I have been challenged by the idea since about 6 years. It was actually Melvin Fittings book on "Types, Tableaus, and Gödel's God" that initially raised my interest. In the last few years I have then been working on embeddings of various expressive logics in classical higher-order order logics. My main goal thereby was to support improved reasoning technology for various applications, for example, in artificial intelligence. But clearly, this research also paved the way for tackling the ontological argument with computer technology. End of 2012, I then met Bruno Woltzenlogel Paleo in Vienna, where I presented this research to the Kurt Gödel society. Bruno was highly interested in formalizing the ontological argument for personal reasons (he went though some very hard time end of 2012), and he wanted to present a formalization of Gödel's ontological proof as a gift to a priest back home in Brazil. He then contacted me in early 2013 and we decided to jointly work on the formalization and automation of the ontological argument. From the very beginning it was very clear to both of us, that the computer-based formalization and automation of Gödel's ontological argument was of major scientific interest for various reasons. Most importantly, we provide a significant novel contribution towards a computer-supported theoretical philosophy. Remember that such a computational view on philosophy was already pictured by Leibniz.
Is there a story behind creation of the article/code?
Well, yes, and part of the story has already been mentioned above. We succeeded with the first automated proof of Dana Scott's version of Gödel's ontological argument in early July 2013, and it was actually LEO-II, my own higher-order theorem prover, which did prove the result first. Subsequently we reproduced the results with other systems. At the very beginning, I wasn't sure which publishing strategy we should follow. Bruno convinced me that uploading our entire work on GitHub would be the right way to proceed. Raul Rojas at Freie Universität Berlin, whom I had briefly told about our successful work, then prepared the Telepolis/Heise interview with me. And at the same time we did submit the two page article to the arXiv repository in order to have a first reference available. We will, of course, add further publications in the near future; one has already appeared: http://afp.sourceforge.net/entries/GoedelGod.shtml. Others are submitted. These future papers will explain our work and its implications in more depth to different target communities.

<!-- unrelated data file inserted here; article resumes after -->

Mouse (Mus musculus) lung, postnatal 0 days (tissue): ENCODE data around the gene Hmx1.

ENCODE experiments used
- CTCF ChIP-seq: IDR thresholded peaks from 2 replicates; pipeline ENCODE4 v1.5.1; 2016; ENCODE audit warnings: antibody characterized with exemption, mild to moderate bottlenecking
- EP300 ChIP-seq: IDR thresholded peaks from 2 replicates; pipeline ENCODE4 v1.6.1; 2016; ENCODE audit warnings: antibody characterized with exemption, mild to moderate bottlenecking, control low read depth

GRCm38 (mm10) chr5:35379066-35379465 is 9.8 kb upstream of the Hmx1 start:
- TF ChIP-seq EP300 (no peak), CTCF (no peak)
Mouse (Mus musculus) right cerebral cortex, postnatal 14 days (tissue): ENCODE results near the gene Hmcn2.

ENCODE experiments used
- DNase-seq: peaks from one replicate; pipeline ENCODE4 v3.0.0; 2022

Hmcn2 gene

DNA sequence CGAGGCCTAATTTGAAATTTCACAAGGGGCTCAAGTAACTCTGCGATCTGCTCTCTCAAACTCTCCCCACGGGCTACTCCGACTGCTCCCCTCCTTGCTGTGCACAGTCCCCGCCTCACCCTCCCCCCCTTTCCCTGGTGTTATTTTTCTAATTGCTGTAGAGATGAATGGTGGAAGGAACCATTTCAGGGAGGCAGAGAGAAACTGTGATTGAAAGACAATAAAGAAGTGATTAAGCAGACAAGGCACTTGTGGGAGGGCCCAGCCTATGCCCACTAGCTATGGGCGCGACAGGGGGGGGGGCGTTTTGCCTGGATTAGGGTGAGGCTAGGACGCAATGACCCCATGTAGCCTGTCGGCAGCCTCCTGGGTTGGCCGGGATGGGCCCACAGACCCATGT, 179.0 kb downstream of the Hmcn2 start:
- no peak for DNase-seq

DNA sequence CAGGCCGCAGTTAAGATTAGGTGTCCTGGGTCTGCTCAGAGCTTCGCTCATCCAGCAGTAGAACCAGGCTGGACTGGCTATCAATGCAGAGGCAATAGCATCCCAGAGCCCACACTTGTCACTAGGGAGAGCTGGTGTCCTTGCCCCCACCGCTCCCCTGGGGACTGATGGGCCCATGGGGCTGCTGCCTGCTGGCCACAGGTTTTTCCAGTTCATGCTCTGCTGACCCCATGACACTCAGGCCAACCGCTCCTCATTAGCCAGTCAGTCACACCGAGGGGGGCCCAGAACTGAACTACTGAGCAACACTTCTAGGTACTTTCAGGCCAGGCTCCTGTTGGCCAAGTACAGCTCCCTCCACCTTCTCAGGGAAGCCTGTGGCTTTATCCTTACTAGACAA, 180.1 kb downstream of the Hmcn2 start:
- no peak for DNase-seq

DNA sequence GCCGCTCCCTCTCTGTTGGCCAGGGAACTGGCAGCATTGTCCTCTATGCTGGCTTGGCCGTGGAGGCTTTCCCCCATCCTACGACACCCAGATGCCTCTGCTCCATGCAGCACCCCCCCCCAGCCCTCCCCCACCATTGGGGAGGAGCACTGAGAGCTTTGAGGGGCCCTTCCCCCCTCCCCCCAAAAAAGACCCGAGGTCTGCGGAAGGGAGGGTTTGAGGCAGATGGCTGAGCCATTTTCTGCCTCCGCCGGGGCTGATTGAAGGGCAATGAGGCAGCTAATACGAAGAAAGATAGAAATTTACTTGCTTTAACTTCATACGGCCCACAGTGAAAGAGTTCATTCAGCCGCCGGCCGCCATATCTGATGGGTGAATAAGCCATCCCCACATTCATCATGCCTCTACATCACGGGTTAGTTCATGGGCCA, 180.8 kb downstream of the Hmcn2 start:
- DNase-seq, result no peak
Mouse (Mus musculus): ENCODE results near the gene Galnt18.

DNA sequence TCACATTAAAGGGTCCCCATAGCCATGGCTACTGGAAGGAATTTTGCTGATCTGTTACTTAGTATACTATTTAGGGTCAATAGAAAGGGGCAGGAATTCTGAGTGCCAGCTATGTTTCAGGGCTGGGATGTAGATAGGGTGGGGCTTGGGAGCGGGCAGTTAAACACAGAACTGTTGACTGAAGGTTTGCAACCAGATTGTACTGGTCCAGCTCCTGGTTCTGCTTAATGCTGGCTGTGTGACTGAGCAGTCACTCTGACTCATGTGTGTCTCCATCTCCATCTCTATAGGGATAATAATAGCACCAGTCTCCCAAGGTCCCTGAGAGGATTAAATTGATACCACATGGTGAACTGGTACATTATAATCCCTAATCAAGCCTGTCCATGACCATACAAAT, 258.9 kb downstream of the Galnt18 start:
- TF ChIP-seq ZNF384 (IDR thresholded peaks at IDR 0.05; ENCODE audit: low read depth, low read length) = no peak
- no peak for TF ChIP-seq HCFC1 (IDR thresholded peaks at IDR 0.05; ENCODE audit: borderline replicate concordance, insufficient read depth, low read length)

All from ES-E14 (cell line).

What were the reactions after publishing? Were there a lot of them?
Yes, there were strong reactions. In particular, the Telepolis interview and the Spiegel Online article(s) triggered such strong reactions. In fact, the interview on Telepolis was amongst their top ten most read articles in 2013. I assume that a similar statement can be made for some other reports on our work. Many of the reactions to our work were rather irrational, and often they revealed a lack of knowledge in the readers about the nature and role of the ontological argument in philosophy and theology, or they showed a lack of knowledge about formal logic and theorem proving. Other reactions were highly interesting and inspiring. We also got some highly valuable feedback from expert philosophers, and we have started some very fruitful discussions with them. Moreover, we got contacted by a bishop from the roman catholic church, and Bruno met him in Vienna.
"Moreover, we got contacted by a bishop from the roman catholic church, and Bruno met him in Vienna."
Were there also funny or surprising ones?
Well, yes, there are many funny forum comments on the various websites that reported on our work. I also got contacted by several people who presented me their own theories on essential and fundamental questions about the world and about God. Unfortunately, I do not have the resources and the time to comment on all of these requests. Often I have to respond to them that my core interests (so far) have been on the pure logical aspects of the ontological argument.